Shoulder Mobility

In Physical , posted by Virginia on

Some of your body’s joints are designed to be super mobile. And some aren’t. One of the most-common areas where golfers feel pain and succumb to injury is at the elbow joint. Why? There are many reasons, including the repetitive stress placed on your elbows from striking the ground over and over. But another big reason is that you lack mobility in the joints that surround–and protect–your less-mobile elbow joint. And when those joints don’t do their job, the elbow has to take an added amount of punishment. Your cartilage wears out. Tendons get inflamed. You feel pain. Sound familiar?

If you’re looking for help to prevent this pain from recurring, you need to improve your shoulder mobility, particularly before you play. Increasing the shoulder’s range of motion and also getting the blood flowing through the joint will allow you to swing the golf club without adding stress to your already banged-up elbows. And, as an added bonus, you’ll also be protecting the rotator-cuff muscles of your shoulder from tearing. That’s a less-common injury for golfers, but it can happen.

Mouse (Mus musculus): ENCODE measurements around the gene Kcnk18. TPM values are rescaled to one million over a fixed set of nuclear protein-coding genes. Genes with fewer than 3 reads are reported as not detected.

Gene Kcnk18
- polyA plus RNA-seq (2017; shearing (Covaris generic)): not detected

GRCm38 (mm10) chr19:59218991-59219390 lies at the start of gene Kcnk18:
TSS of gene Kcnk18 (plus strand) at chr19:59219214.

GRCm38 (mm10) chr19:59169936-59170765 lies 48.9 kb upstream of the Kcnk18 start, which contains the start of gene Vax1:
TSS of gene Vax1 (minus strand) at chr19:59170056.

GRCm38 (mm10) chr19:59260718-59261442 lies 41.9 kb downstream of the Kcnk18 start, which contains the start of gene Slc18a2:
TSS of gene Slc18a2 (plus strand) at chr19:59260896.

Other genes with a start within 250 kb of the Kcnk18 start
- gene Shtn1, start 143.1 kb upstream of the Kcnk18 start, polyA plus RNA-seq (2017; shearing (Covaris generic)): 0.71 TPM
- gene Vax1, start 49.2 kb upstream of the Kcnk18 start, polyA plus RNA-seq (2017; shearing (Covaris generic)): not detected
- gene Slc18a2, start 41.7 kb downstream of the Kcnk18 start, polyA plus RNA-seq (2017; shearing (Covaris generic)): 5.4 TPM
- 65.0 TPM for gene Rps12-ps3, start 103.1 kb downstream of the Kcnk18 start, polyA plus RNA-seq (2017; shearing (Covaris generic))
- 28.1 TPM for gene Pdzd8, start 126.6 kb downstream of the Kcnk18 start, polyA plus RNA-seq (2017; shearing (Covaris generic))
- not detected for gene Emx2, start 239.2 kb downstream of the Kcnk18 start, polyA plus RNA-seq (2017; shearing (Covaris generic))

Your shoulders are extremely mobile, as evidenced by the amount of flexibility a pitcher, swimmer, or gymnast has in performing their sports. So before you tee it up, get those muscles nice and warm.

Source Roger Schifferman